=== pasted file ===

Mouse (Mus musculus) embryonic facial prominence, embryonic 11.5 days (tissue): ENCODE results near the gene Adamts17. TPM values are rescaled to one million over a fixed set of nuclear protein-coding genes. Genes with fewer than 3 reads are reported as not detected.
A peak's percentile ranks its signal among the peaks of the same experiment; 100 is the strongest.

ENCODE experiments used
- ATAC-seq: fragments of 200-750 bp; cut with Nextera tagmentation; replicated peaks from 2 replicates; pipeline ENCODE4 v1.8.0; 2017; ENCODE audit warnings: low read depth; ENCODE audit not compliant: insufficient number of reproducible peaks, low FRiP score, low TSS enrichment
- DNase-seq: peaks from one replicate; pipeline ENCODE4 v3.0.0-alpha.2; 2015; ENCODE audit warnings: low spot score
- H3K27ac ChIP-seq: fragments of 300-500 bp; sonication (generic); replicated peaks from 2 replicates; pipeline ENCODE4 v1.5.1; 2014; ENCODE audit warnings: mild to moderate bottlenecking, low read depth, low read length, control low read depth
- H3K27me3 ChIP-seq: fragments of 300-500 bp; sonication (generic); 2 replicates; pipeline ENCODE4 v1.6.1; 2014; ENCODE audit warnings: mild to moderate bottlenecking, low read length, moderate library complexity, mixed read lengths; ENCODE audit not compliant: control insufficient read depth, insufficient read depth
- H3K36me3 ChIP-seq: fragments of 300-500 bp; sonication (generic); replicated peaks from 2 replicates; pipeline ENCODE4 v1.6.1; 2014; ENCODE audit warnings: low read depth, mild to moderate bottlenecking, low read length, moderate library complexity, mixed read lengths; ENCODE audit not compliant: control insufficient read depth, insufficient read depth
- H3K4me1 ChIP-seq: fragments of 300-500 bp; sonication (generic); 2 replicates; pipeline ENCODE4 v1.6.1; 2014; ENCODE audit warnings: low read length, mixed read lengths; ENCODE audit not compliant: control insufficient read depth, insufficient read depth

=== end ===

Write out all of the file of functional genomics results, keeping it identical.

Mouse (Mus musculus) embryonic facial prominence, embryonic 11.5 days (tissue): ENCODE results near the gene Adamts17. TPM values are rescaled to one million over a fixed set of nuclear protein-coding genes. Genes with fewer than 3 reads are reported as not detected.
A peak's percentile ranks its signal among the peaks of the same experiment; 100 is the strongest.

ENCODE experiments used
- ATAC-seq: fragments of 200-750 bp; cut with Nextera tagmentation; replicated peaks from 2 replicates; pipeline ENCODE4 v1.8.0; 2017; ENCODE audit warnings: low read depth; ENCODE audit not compliant: insufficient number of reproducible peaks, low FRiP score, low TSS enrichment
- DNase-seq: peaks from one replicate; pipeline ENCODE4 v3.0.0-alpha.2; 2015; ENCODE audit warnings: low spot score
- H3K27ac ChIP-seq: fragments of 300-500 bp; sonication (generic); replicated peaks from 2 replicates; pipeline ENCODE4 v1.5.1; 2014; ENCODE audit warnings: mild to moderate bottlenecking, low read depth, low read length, control low read depth
- H3K27me3 ChIP-seq: fragments of 300-500 bp; sonication (generic); 2 replicates; pipeline ENCODE4 v1.6.1; 2014; ENCODE audit warnings: mild to moderate bottlenecking, low read length, moderate library complexity, mixed read lengths; ENCODE audit not compliant: control insufficient read depth, insufficient read depth
- H3K36me3 ChIP-seq: fragments of 300-500 bp; sonication (generic); replicated peaks from 2 replicates; pipeline ENCODE4 v1.6.1; 2014; ENCODE audit warnings: low read depth, mild to moderate bottlenecking, low read length, moderate library complexity, mixed read lengths; ENCODE audit not compliant: control insufficient read depth, insufficient read depth
- H3K4me1 ChIP-seq: fragments of 300-500 bp; sonication (generic); 2 replicates; pipeline ENCODE4 v1.6.1; 2014; ENCODE audit warnings: low read length, mixed read lengths; ENCODE audit not compliant: control insufficient read depth, insufficient read depth